When Katie Savage tells her story about being trapped in a Silver Spring mall during a fire alarm evacuation, her eyes moisten. She does not weep, though, because after living in a wheelchair for most of her life, and having limited use of her arms, fear doesn't make her cry anymore.
But the shrieks and panic outside the Marshalls at City Place Mall that morning still haunt her. In what turned out to be a false alarm, people had trampled past her to evacuate the basement-level store. Savage, 55, was stuck in a hallway, unable to use the stairs, elevator or escalator to reach safety.
A fire alarm shut down elevators and escalators, trapping Katie Savage, who uses a wheelchair, in the mall.
(Marvin Joseph -- The Washington Post)
Savage, of the District, sued Marshalls and City Place in Montgomery County Circuit Court in May and won a partial victory yesterday when her attorneys reached a settlement with the shopping center. They agreed that City Place will develop an evacuation plan for the disabled, which will be created by an outside consultant, attorneys for both sides said last night. The mall also has agreed to improve access at entrances and make restrooms easier to navigate for customers using a wheelchair.
"What happened to me was a wake-up call," said Savage, who has had severe juvenile rheumatoid arthritis since she was 2 years old.
City Place's attorney, Jonathan Cusson, said the mall was "happy to take the suggestions of Katie Savage on these issues."
Savage has vowed to continue her fight against the other plaintiff, hoping to force a change in the evacuation policies in the more than 600 Marshalls stores nationwide.
Marshalls officials declined to comment on the case, but in legal briefs filed with the court, the store's position is that it was the mall's responsibility to assist Savage that day, not Marshalls's, because the elevators are owned and operated by the mall.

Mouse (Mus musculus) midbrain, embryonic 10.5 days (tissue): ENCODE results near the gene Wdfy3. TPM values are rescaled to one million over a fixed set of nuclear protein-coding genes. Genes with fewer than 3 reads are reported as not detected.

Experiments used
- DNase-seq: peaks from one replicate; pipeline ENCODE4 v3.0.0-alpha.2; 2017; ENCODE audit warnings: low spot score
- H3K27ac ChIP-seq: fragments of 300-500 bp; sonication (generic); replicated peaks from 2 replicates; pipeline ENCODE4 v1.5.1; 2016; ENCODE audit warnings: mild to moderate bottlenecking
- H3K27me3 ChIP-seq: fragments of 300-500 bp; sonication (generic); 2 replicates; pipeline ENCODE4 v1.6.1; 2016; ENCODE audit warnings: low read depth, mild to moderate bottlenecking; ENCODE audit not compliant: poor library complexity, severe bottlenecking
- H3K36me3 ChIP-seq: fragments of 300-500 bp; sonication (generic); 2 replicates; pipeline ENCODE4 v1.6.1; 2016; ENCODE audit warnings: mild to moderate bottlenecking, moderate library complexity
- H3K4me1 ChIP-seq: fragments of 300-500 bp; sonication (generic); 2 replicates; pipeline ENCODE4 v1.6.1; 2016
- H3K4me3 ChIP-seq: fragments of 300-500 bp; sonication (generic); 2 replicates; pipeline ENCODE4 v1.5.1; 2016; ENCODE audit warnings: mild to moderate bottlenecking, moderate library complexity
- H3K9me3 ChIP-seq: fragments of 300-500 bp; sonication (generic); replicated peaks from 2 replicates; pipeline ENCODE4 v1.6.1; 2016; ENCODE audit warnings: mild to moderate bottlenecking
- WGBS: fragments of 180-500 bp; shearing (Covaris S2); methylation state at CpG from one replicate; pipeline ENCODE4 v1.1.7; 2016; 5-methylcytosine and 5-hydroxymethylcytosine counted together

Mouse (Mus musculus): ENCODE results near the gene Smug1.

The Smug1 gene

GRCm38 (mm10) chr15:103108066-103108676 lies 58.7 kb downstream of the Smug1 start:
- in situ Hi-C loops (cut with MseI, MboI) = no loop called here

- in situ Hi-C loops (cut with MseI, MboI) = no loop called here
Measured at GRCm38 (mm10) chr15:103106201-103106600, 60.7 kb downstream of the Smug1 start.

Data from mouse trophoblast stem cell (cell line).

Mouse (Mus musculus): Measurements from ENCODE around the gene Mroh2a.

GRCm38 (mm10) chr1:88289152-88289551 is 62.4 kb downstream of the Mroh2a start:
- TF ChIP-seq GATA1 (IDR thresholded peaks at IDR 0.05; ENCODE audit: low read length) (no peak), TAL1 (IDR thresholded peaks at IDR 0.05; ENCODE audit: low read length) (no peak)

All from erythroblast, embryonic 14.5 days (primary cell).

"Marshalls clearly did not have a heightened duty to protect or aid Katie Savage," says a motion filed by the company's attorneys in October.
One of Savage's attorneys, Elaine Gardner, director of the Disability Rights Project law center, counters that both Marshalls and City Place have an obligation to try to direct all shoppers in case of an emergency. "Marshalls dumped them into a space they knew people would be trapped in," Gardener said. "They need to tell people where to go in these types of situations."
Savage said that before she was trapped in the mall, she never thought about protecting herself in an evacuation. "I always thought about the difficulty I have getting into places," she said during a recent interview at her home, which has knee-level stove, refrigerator and lighting fixtures. "It never dawned on me I might have difficulty getting out."
Savage, who was raised in the District, suffers from a medical condition in which her heart stopped growing when she was 7 or 8 years old. Her movement is severely restricted, and aides visit her first-floor apartment in Northwest Washington eight hours a day to prepare her meals, wash her hair, do her laundry and perform other tasks. She likes to go out most days, taking bus rides to familiar places that can accommodate her wheelchair.
The incident that prompted the lawsuit occurred Sept. 3, 2002. Savage got to the mall about 9:45 a.m. that day and decided to look through Marshalls.
An alarm sounded about 10:45. Shoppers were told over the store's intercom to evacuate immediately, which caused a stampede. Savage scooted out as fast as her chair would take her. When she was in the mall's vestibule, she realized that the alarm had turned off the escalator and elevator. People were rushing onto the stairs.
She tried to reenter Marshalls, but an employee pulled down the gate and ran off, she said. Savage sat there, terrified and trapped.
"I don't think people even saw me there," she said. "They were blinded by their fear. They were running and screaming."
About seven other people who were elderly or physically limited were there with her, including a woman with a leg brace. The alarm screeched so loud that they could not speak to each other. Other people were holding their hands to their ears to muffle the sound, something Savage is not strong enough to do.
"I felt ashamed of my disability," she said. "I'd never felt that way before."
After about an hour went by and the fire department realized it was a false alarm, employees came back and reopened the store. Savage went to a restaurant where she knows some of the staff to get a drink of water and calm herself. After that, she went back to Marshalls and bought a throw rug she had been looking at, which is now in her front room.
"Even though you have traumatic experiences, the therapist says you have to go back," Savage said. "You can never give up."